Cultural Dancing With Barvinok and Yunist- Voices For Ukraine

Photo+courtesy+of+Pixabay

Photo courtesy of Pixabay

Veronika Pankiv, Journalism Class Reporter & Staff Editor

On Sunday, March 27th 2022, the Strand Theatre in Lakewood, New Jersey held performances to support the Ukrainian Army. They gathered money for the troops and frontlines from 12pm to 6pm. Out of all of the dancers and performers, Ukrainian dancers from Yunist and the middle group from Barvinok were chosen to come.

Yunist is a compilation of college students and high school graduates who used to dance for Barvinok and wanted to longify their dancing career. They performed the Welcoming Dance, in Ukrainian Pryvitalnyy Tanets, and later the Hopak/Gopak which has no concrete translation. 

As always, they performed excellently and gracefully, energy was truly radiating from them. As of tradition, they danced with embroidered towels and at the end came out with bread and salt, a sign of welcome from Ukraine. 

The middle group of Barvinok had some issues. Some girls including myself forgot the solo part for the girls, so we practiced it over and over again to get it right. And we did! The stage was very very small and no one told us before that. Although the middle group had to dance two dances, they performed only one, the Hutsul/Gutsul with no concrete English translation. The second was supposed to be the continuation of Hopak/Gopak.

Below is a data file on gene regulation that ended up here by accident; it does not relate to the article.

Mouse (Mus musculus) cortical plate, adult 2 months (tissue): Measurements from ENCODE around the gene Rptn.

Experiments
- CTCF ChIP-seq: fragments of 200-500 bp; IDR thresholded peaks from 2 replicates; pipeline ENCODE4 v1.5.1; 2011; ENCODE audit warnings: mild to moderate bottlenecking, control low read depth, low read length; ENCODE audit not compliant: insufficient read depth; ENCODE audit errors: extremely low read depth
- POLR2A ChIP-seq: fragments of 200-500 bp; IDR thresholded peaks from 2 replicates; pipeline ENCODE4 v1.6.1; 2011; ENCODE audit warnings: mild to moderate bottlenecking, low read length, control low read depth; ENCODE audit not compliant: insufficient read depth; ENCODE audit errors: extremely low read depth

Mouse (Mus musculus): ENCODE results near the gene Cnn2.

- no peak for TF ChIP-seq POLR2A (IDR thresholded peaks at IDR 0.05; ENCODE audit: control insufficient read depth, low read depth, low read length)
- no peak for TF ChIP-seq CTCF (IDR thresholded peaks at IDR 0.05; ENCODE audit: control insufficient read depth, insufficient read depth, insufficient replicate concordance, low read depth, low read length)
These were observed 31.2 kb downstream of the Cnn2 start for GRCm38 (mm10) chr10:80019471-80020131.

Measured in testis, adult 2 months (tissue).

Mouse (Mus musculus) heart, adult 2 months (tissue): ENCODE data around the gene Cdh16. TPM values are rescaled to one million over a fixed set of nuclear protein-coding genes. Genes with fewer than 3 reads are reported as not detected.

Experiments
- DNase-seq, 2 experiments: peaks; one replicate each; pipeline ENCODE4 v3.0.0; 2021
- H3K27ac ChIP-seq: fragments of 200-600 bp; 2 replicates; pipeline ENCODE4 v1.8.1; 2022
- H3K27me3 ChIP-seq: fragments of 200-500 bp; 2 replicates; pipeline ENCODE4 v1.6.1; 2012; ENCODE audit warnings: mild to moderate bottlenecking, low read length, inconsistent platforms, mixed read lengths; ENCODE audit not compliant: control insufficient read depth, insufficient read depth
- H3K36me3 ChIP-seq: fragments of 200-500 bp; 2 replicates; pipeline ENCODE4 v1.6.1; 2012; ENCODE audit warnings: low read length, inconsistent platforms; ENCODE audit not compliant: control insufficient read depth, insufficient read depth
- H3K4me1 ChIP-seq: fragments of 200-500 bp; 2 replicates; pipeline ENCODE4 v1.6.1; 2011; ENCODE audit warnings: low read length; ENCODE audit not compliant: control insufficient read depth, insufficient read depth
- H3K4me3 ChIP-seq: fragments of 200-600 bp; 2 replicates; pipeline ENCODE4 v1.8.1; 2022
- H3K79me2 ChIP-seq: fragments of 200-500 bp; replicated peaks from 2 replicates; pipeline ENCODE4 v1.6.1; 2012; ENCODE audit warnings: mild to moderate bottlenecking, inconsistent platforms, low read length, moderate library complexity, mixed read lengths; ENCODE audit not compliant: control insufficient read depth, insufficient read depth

The beginning went very smoothly without error, no one was dropped. When the issues came was during the male solo, that’s when everyone realized that the music was incorrect. The girls solo part was even harder, nothing was on beat because of the song which was a lot longer. At the final part of the dance, the music kept playing when it was supposed to stop, which caused the girls to spin for a minute longer and the boys to repeat the move. 

At the end, the performances were a success. Back in the dressing room I saw girls crying thinking they messed up so much, even the teacher’s daughter from Yunist was tearing up. It was an emotional moment for no one knew what would happen if we were still in Ukraine. We are all incredibly fortunate.